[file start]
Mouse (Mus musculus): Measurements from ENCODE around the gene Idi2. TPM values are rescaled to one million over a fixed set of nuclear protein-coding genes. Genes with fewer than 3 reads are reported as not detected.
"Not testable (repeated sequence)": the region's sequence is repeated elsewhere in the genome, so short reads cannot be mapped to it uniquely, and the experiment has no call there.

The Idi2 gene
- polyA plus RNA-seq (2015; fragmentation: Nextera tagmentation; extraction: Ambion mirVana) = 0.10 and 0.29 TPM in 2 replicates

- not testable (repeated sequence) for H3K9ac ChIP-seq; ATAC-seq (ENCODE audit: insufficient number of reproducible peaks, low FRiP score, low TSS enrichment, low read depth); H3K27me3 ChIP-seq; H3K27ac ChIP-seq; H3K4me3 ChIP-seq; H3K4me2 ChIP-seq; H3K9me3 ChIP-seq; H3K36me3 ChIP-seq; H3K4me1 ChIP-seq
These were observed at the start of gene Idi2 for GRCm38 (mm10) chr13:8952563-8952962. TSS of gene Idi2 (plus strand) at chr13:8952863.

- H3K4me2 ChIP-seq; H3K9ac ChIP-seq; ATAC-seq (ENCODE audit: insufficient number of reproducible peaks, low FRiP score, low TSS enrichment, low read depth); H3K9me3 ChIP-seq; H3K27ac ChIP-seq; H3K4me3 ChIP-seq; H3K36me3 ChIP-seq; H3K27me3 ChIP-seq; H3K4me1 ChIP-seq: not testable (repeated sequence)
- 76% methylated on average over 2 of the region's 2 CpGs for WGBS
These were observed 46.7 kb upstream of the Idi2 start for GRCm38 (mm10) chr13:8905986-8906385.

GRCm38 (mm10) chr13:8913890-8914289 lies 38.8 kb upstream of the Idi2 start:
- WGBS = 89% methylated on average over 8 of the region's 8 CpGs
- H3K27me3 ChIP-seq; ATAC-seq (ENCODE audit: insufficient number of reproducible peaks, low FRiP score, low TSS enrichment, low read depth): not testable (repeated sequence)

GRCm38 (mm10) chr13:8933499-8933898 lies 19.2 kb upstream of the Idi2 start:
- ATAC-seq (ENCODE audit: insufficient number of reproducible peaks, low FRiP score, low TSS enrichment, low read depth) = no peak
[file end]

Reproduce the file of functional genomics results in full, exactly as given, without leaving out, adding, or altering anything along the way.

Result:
Mouse (Mus musculus): Measurements from ENCODE around the gene Idi2. TPM values are rescaled to one million over a fixed set of nuclear protein-coding genes. Genes with fewer than 3 reads are reported as not detected.
"Not testable (repeated sequence)": the region's sequence is repeated elsewhere in the genome, so short reads cannot be mapped to it uniquely, and the experiment has no call there.

The Idi2 gene
- polyA plus RNA-seq (2015; fragmentation: Nextera tagmentation; extraction: Ambion mirVana) = 0.10 and 0.29 TPM in 2 replicates

- not testable (repeated sequence) for H3K9ac ChIP-seq; ATAC-seq (ENCODE audit: insufficient number of reproducible peaks, low FRiP score, low TSS enrichment, low read depth); H3K27me3 ChIP-seq; H3K27ac ChIP-seq; H3K4me3 ChIP-seq; H3K4me2 ChIP-seq; H3K9me3 ChIP-seq; H3K36me3 ChIP-seq; H3K4me1 ChIP-seq
These were observed at the start of gene Idi2 for GRCm38 (mm10) chr13:8952563-8952962. TSS of gene Idi2 (plus strand) at chr13:8952863.

- H3K4me2 ChIP-seq; H3K9ac ChIP-seq; ATAC-seq (ENCODE audit: insufficient number of reproducible peaks, low FRiP score, low TSS enrichment, low read depth); H3K9me3 ChIP-seq; H3K27ac ChIP-seq; H3K4me3 ChIP-seq; H3K36me3 ChIP-seq; H3K27me3 ChIP-seq; H3K4me1 ChIP-seq: not testable (repeated sequence)
- 76% methylated on average over 2 of the region's 2 CpGs for WGBS
These were observed 46.7 kb upstream of the Idi2 start for GRCm38 (mm10) chr13:8905986-8906385.

GRCm38 (mm10) chr13:8913890-8914289 lies 38.8 kb upstream of the Idi2 start:
- WGBS = 89% methylated on average over 8 of the region's 8 CpGs
- H3K27me3 ChIP-seq; ATAC-seq (ENCODE audit: insufficient number of reproducible peaks, low FRiP score, low TSS enrichment, low read depth): not testable (repeated sequence)

GRCm38 (mm10) chr13:8933499-8933898 lies 19.2 kb upstream of the Idi2 start:
- ATAC-seq (ENCODE audit: insufficient number of reproducible peaks, low FRiP score, low TSS enrichment, low read depth) = no peak